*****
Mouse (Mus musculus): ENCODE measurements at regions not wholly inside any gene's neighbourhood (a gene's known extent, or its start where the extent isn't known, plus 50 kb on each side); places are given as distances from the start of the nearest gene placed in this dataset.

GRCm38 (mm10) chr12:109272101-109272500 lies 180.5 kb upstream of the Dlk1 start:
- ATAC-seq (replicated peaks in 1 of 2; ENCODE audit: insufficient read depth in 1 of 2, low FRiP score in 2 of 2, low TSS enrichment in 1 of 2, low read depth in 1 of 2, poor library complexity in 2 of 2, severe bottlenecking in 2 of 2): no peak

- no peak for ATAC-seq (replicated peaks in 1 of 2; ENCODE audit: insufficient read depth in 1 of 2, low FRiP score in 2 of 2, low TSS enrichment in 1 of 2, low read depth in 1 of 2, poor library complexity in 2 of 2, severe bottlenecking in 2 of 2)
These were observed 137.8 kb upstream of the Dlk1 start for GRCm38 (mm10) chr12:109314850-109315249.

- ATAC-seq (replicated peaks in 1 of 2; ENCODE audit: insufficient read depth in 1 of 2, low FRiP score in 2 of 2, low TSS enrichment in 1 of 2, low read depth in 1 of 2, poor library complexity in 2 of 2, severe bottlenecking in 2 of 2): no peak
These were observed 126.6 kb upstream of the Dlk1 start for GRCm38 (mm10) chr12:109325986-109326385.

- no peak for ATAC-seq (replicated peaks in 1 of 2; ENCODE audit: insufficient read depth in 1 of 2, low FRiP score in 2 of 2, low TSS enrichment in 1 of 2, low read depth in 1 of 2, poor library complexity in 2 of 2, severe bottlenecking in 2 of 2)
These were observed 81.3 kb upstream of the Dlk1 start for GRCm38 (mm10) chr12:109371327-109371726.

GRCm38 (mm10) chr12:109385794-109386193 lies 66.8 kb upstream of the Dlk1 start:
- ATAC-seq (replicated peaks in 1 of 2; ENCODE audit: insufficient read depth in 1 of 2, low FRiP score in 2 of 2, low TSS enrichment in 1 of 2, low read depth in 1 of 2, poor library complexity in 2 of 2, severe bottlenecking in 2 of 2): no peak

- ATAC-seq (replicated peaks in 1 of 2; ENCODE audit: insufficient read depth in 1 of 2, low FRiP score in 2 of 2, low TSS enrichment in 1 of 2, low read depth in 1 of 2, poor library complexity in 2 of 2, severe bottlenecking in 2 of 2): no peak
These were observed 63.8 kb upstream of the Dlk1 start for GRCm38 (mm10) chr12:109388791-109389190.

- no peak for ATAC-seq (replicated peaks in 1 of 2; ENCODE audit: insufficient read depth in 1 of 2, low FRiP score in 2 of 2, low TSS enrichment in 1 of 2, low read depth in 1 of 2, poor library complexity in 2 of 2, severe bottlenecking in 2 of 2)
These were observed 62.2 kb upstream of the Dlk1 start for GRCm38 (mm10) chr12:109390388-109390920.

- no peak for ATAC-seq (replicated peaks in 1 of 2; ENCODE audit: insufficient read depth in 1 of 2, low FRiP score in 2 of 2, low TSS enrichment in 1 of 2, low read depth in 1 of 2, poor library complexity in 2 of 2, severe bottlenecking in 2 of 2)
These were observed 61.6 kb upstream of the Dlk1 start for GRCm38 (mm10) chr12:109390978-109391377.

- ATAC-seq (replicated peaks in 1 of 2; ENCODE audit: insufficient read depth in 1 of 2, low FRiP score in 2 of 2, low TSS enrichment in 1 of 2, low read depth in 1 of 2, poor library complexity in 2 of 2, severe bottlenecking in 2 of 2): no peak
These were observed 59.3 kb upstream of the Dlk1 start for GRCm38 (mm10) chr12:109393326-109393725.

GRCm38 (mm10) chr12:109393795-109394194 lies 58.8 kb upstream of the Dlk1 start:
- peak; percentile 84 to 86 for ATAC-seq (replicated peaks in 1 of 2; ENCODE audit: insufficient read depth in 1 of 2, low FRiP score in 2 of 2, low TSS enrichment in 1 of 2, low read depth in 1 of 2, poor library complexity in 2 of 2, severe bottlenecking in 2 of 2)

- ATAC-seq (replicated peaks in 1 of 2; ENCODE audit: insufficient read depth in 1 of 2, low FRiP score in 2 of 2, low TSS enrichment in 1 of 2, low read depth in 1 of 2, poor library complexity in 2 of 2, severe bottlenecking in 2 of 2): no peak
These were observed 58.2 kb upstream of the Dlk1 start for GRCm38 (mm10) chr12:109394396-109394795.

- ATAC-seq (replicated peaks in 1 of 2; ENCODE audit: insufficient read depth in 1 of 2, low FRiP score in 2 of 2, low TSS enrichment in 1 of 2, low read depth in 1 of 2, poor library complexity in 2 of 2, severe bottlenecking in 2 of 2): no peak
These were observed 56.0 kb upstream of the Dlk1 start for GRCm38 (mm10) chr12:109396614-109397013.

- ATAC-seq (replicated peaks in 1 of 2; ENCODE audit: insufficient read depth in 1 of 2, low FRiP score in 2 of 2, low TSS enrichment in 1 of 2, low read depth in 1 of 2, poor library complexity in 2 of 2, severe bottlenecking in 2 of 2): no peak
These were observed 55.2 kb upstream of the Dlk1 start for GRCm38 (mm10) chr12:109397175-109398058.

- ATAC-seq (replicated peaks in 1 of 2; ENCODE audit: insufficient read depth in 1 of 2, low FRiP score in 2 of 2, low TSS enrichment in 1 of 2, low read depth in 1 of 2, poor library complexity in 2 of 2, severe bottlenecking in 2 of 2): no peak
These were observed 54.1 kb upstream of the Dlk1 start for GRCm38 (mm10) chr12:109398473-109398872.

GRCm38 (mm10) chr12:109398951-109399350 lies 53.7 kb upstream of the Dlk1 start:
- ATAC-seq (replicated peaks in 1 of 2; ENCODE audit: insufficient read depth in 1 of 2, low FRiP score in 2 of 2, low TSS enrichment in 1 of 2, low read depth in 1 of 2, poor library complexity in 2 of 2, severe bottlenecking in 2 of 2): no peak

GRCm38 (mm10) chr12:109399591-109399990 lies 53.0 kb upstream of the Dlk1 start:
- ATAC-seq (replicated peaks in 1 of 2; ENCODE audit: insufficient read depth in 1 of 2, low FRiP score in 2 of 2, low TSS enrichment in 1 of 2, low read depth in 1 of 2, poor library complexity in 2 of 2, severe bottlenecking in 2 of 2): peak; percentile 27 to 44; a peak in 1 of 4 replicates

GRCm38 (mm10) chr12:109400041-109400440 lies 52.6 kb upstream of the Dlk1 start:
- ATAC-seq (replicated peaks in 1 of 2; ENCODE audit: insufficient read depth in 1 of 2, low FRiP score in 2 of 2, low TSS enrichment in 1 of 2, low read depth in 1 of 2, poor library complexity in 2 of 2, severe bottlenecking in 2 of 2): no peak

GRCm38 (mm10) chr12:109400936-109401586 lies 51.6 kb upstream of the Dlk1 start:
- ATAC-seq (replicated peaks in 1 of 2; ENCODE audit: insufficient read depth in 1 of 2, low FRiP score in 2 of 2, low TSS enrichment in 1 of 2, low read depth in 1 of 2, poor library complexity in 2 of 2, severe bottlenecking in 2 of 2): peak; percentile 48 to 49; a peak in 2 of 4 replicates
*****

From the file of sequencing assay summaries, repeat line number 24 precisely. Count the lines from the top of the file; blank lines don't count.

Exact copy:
- ATAC-seq (replicated peaks in 1 of 2; ENCODE audit: insufficient read depth in 1 of 2, low FRiP score in 2 of 2, low TSS enrichment in 1 of 2, low read depth in 1 of 2, poor library complexity in 2 of 2, severe bottlenecking in 2 of 2): no peak